The story so far: On July 4, the Central Consumer Protection Authority (CCPA) announced five guidelines to prevent unfair trade practices and to protect consumer interests regarding the levy of service charges in hotels and restaurants. The guidelines are in addition to the Centre’s 2017 guidelines which prohibit the levy of service charges on consumers by hotels and restaurants, and terms the charging for anything other than “the prices displayed on the menu card along with the applicable taxes” without “express consent” of the customer as “unfair trade practices”.
What are the powers of the CCPA?
The CCPA has been established to regulate matters related to the violation of the rights of consumers. Under the Consumer Protection Act (CPA), 2019, the authority was established to regulate violations of consumer rights, unfair trade practices, and false or misleading advertisements that are prejudicial to the interest of the public.
The CCPA has authority under section 18 of the CPA, 2019 to protect, promote and most importantly enforce the rights of the consumers and prevent violation of their rights under the Act. It also seeks to ensure that no person engages in unfair trade practices. It is also empowered to issue guidelines to enforce the rights of the consumers laid down in the Act. The authority has issued a letter to the Chief Secretaries of the States on service charge imposition, asking them to ensure compliance with the new guidelines on service charges. It has also been said that the State should instruct all the district magistrates to take appropriate action against violations of the guideline.
What is a service charge?
A service charge is a tip or a direct transaction between the customer and the restaurant staff, specifically the wait staff. It is a fee collected to pay for services associated with the purchase of a primary product or service. It is collected by hospitality sectors and food and beverage industries as a fee for serving customers.
What do the new guidelines specify?
As per the new guidelines, hotels or restaurants are prohibited from levying extra charges automatically or by default in the bill or by any other name. Also, they are not allowed to force service charges, and must clearly inform the consumers that service charges are voluntary, optional, and at their discretion. Most importantly, hotels and restaurants are no longer allowed to restrict entry or services based on the collection of service charges. Furthermore, hotels cannot add service charges to their bills and charge GST on the total.
The point here is that any tip, donation, token, gratuity, etc., is no longer permitted to be charged and shall be considered as a separate transaction between the consumer and the staff of the hotel and restaurant. It is entirely up to the consumer to decide whether or not to tip. If a consumer enters a restaurant or orders something, the restaurant policy cannot require them to tip. Therefore, consumers cannot be forced to pay a service charge without having the choice to decide whether they want to do so.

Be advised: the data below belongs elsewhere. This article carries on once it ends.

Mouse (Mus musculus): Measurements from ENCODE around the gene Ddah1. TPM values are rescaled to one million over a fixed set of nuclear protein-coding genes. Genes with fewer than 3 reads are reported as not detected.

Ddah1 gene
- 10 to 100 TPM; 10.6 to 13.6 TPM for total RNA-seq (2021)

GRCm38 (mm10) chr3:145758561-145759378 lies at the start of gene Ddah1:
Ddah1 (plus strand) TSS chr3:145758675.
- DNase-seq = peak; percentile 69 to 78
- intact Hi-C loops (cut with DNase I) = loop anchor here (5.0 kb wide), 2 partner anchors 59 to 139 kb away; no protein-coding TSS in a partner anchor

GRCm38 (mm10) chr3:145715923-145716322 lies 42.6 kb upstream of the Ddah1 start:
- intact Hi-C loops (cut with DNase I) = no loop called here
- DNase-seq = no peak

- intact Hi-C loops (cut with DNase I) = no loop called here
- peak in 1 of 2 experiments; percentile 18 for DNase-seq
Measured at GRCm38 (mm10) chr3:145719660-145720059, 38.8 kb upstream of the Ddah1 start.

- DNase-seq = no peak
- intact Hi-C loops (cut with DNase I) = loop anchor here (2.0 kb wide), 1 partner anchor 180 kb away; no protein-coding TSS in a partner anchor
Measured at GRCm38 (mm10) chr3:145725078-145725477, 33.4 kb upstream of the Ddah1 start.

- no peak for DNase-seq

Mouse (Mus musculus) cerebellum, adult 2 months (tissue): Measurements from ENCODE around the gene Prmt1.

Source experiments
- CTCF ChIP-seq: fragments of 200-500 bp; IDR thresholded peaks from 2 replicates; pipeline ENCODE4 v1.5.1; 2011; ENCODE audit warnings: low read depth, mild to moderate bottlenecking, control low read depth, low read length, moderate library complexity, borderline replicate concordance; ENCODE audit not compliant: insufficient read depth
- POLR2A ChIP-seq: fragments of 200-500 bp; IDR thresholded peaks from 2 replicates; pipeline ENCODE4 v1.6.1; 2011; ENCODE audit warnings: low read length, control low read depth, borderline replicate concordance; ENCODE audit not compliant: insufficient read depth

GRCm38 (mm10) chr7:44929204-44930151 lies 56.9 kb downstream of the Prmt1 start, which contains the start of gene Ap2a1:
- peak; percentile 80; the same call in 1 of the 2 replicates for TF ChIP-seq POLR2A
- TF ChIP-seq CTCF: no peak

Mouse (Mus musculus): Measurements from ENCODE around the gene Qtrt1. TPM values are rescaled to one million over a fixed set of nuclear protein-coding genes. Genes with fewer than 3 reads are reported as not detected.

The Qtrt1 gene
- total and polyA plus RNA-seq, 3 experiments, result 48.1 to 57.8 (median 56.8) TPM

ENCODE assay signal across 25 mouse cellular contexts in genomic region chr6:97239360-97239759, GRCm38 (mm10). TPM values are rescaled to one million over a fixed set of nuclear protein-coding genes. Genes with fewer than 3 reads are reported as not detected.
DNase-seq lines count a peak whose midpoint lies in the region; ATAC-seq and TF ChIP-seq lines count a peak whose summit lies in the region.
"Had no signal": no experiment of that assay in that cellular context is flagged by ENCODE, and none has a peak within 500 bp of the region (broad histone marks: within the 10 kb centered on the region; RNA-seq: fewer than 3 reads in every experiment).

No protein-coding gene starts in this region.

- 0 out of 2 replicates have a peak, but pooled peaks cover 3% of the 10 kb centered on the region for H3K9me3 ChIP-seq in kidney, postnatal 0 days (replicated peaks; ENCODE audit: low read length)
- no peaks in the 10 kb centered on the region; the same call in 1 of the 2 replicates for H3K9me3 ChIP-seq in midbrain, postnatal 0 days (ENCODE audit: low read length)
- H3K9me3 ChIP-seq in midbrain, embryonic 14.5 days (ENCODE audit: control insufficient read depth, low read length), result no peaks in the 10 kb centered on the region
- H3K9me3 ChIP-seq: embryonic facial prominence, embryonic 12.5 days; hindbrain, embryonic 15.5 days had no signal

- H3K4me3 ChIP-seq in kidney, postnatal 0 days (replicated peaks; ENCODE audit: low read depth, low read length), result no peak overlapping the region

Why were new guidelines issued?
The CCPA has taken cognisance of various grievances that were registered on the National Consumer Helpline (NCH) related to the unnecessary levying of service charges in the bill. Usually, this charge is levied in addition to the total price of the food items mentioned on the menu and applicable taxes, often in the guise of some other fee. The said guidelines now consider charging a customer other than the price of food items displayed on the menu along with applicable taxes, as an ‘unfair trade practice’ under the CPA.
In general, the price of any product covers both the cost of the product and the cost of the service. This implies that the price of food and beverages served in the hotels and restaurants includes the price of the 'service'. There is no restriction on hotels or restaurants to set the prices at which they want to offer food or beverages to consumers. Placing an order involves consent to pay only the prices of food items displayed on the menu along with applicable taxes. Charging anything other than the said amount would amount to ‘unfair trade practice’ under the Act.
What are the redressal mechanisms?
If any consumer finds that a hotel or restaurant is levying a service charge in violation of these guidelines, they may request the concerned hotel or restaurant to remove the service charge from the bill or may lodge a complaint on the NCH, which works as an alternate dispute redressal mechanism at the pre-litigation level by calling 1915 or through the NCH mobile app. A complaint may also be filed against unfair trade practice with the Consumer Commission electronically through edaakhil.nic.in. for its speedy and effective redressal.
As a result of these new guidelines, consumers will no longer be subject to involuntary payments under the heading of 'service tax'. However, it will be interesting to observe the effective compliance of these guidelines by restaurants since levying a service charge has become an ‘accepted trade practice’ in India.
G.S.Bajpai is Vice-Chancellor, Rajiv Gandhi National University of Law, Punjab where Sangeeta Tak is Assistant Professor. Mehak is a research scholar at National Law University, Delhi
- On July 4, the Central Consumer Protection Authority (CCPA) announced five key guidelines to prevent unfair trade practices regarding the levy of service charges in hotels and restaurants.
- Service charge is a fee collected to pay for services associated with the purchase of a primary product or service. It is collected by hospitality sectors and food and beverage industries as a fee for serving customers.
- If any consumer finds that a hotel or restaurant is levying a service charge in violation of these guidelines, they may lodge a complaint on the NCH by calling 1915 or through the NCH mobile app. A complaint may also be filed through edaakhil.nic.in. for effective redressal.